BEIRUT: It was shocking when Moemin al-Mohammad died earlier this month after several hospitals declined to take the feverish toddler into their care.
The Health Ministry swiftly severed its ties with Tripoli’s Dar al-Shifaa Hospital, and public blame was laid at the doorstep of the institution that turned Moemin away once and where he eventually died. But the death of an uninsured child, appalling as it is, did not necessarily come as a surprise to those well acquainted with Lebanon’s flawed health care system. In between the publicized debacles, around half of the country’s population remains without health insurance, at risk of becoming the next tragedy.
Official statistics put the number of beds in public hospitals at 2,250. Sleiman Haroun, president of the Association of Private Hospitals, says the number is closer to 1,400. Either way, the health care arena is dominated by approximately 9,000 private beds and in most areas the closest emergency room is more likely to be private than public.
The Health Ministry pays for uninsured patients to be treated at private hospitals and many of the 2 million are admitted every day, but it also places a financial ceiling on each institution.
If a hospital surpasses the limit, as Haroun says Tripoli’s Dar al-Shifaa had, it is not supposed to admit patients unless they are in urgent need of care and cannot be moved elsewhere.
When Moemin’s father Khaled first brought his son to Dar al-Shifaa the day he died, Haroun says the child was deemed “transferrable.”
To admit his son, he would have had to pay approximately $1,000. There were similar problems at another institution, and a third didn’t have the facilities to treat the child. By the time the family collected the needed funds and returned to Dar al-Shifaa, Moemin was dying.
But Shadi Saleh, chair of the Department of Health Management and Public Policy at the American University of Beirut, cautions against turning the hospital into a scapegoat, given that several hospitals were involved and the wider system is at fault.
“In most countries of the world it is ethical practice that any hospital that has an emergency room should accept patients with emergency cases, irrespective of ability to pay,” he says.
Haroun says while mistakes may be revealed in the current investigation, “this baby died because of the stupidity of the system. Because we took things to the letter.”
Adamant that hospitals must admit emergency cases who can’t be moved, Haroun believes removing the “absurd” financial ceiling is the only way to fix a system that is clearly not functioning properly.
“We have to sit down together and address this problem to find something else. I don’t know yet what it is, but we must find something else.”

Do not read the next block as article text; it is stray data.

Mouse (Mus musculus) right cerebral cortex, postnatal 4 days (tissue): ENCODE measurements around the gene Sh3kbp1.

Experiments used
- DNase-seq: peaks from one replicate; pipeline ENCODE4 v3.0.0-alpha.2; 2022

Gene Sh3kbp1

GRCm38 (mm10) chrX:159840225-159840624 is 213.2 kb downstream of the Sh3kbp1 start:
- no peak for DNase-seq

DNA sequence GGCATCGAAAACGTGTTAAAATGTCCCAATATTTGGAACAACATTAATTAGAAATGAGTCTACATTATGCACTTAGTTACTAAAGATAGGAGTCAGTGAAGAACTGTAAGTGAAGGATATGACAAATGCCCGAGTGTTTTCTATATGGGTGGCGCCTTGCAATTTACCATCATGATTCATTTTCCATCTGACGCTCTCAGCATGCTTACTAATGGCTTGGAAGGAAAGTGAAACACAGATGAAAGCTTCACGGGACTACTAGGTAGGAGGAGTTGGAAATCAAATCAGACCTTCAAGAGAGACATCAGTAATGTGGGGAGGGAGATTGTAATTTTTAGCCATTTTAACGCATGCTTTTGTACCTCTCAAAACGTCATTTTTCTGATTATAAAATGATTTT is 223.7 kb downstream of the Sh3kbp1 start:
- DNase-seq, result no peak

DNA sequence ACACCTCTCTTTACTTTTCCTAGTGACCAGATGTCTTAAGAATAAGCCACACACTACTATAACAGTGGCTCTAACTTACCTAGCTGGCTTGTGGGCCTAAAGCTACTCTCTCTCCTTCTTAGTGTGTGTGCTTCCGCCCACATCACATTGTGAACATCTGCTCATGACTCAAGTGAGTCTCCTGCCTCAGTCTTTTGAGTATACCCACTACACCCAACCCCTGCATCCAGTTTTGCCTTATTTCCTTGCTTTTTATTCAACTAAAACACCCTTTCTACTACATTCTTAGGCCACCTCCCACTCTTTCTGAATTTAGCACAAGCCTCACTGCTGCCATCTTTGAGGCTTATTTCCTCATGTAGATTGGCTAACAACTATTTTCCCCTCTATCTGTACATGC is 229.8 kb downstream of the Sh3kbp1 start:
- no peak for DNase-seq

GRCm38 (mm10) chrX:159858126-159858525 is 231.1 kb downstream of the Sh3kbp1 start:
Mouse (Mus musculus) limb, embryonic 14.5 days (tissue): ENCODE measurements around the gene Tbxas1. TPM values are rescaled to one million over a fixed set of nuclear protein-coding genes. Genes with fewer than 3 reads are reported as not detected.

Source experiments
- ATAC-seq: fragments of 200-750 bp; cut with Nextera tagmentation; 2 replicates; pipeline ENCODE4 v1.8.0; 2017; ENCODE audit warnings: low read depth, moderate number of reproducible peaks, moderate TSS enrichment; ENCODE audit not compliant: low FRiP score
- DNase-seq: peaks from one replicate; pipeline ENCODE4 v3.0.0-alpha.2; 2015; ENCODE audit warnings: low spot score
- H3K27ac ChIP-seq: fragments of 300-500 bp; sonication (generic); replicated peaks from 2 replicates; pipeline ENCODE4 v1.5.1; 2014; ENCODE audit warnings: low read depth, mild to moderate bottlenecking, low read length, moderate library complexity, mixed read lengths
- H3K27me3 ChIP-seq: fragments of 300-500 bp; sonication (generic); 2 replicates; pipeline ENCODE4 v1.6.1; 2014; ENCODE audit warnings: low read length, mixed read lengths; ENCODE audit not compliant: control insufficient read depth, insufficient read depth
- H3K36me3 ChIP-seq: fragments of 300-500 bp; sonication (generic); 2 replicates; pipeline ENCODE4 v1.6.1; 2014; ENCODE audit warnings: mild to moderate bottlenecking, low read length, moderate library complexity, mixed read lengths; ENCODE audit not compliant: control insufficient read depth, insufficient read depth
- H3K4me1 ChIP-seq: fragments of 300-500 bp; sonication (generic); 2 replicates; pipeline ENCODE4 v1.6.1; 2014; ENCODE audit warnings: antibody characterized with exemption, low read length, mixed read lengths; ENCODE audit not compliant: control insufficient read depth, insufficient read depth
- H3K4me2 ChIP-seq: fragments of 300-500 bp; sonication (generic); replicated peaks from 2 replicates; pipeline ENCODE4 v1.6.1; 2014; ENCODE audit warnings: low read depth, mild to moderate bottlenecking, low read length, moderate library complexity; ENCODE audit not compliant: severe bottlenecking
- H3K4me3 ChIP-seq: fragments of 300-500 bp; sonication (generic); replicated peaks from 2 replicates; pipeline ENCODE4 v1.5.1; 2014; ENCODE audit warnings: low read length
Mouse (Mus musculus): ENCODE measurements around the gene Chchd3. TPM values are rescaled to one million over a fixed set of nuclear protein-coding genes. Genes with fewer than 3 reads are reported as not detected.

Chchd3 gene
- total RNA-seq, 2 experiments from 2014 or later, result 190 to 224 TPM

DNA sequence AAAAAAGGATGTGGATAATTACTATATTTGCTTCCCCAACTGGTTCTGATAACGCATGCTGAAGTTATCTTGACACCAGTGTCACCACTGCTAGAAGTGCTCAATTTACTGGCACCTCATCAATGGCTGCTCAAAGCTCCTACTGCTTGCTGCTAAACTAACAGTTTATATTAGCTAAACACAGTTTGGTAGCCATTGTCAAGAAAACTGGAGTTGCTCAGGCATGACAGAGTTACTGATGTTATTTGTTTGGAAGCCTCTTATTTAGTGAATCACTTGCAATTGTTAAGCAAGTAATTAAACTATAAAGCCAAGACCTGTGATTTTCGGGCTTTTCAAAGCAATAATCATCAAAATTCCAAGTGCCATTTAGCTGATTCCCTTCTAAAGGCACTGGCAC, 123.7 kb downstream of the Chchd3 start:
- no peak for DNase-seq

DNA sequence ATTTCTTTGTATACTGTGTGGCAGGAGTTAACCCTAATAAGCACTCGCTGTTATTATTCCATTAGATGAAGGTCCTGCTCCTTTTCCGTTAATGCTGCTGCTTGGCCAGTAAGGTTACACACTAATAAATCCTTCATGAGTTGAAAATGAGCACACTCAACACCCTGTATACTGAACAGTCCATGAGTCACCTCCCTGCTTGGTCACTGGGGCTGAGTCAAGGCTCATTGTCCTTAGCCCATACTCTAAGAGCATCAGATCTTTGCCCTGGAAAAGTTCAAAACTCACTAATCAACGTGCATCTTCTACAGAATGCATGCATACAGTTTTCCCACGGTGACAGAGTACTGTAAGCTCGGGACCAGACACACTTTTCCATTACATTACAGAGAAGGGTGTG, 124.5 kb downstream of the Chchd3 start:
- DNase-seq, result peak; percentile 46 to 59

So what might this “something else” be? Almost exactly a year ago, Health Minister Ali Hasan Khalil promised that his plan to cover all uninsured Lebanese would be with the Cabinet “soon.”
But no such plan has yet made it to the Cabinet agenda and a Health Ministry source, who spoke on condition of anonymity, says it is currently under study by a ministerial committee, which is meeting regularly to hash out the details and figure out where funding will come from.
The plan, the source continues, aims to provide for hospitalization, medication for chronic illnesses, and checkups at ministry clinics.
Saleh suggests that anything less than a system that provides all citizens with health coverage is something of a Band-Aid for a clearly gaping wound:
“The only real solution for this is universal health coverage. Everything else that is done remains a short term solution that will not prevent something like this from happening again.”
Regardless of the potential cost, Saleh believes universal health care “is an issue of great importance, it’s an issue of national security. For many Lebanese, it is more important than what is being discussed now [by politicians] in terms of parliamentary election laws or salary modifications. I’m guessing that for most Lebanese having access to health care is one of their top priorities.”
For his part, Haroun deems universal health care a “utopia” and says it is likely unaffordable, but acknowledges that “we have failures in the system – we know where these failures are, and we need the government to take decisions to remedy these failures.”
While statistics on those who die because they are denied health care are only anecdotal, Saleh says, “If you look at this from a socioeconomic angle, it is going to be those who tend to be less educated, poorer.”
Aref Shukhaydem, the mayor of the Akkar village of Burj al-Arab where the Mohammad family lives and Khaled al-Mohammad serves in the municipal police, is now speaking for the grieving family.
“It is poverty that brought on this fate, and [Moemin’s father] is not even that poor,” he says. “He might have had money at home, he just didn’t have cash in his pocket. What about those who have no money at all?”
Shukhaydem says a doctor at Dar alShifaa went so far as to ask Moemin’s mother why she had three children, when she could not pay for their health care. The hospital has defended its conduct in several statements.
The family has pressed charges against several people involved in the incident, and the mayor now promises “we will not remain silent. We will keep raising our voice so that this won’t happen again to someone else.”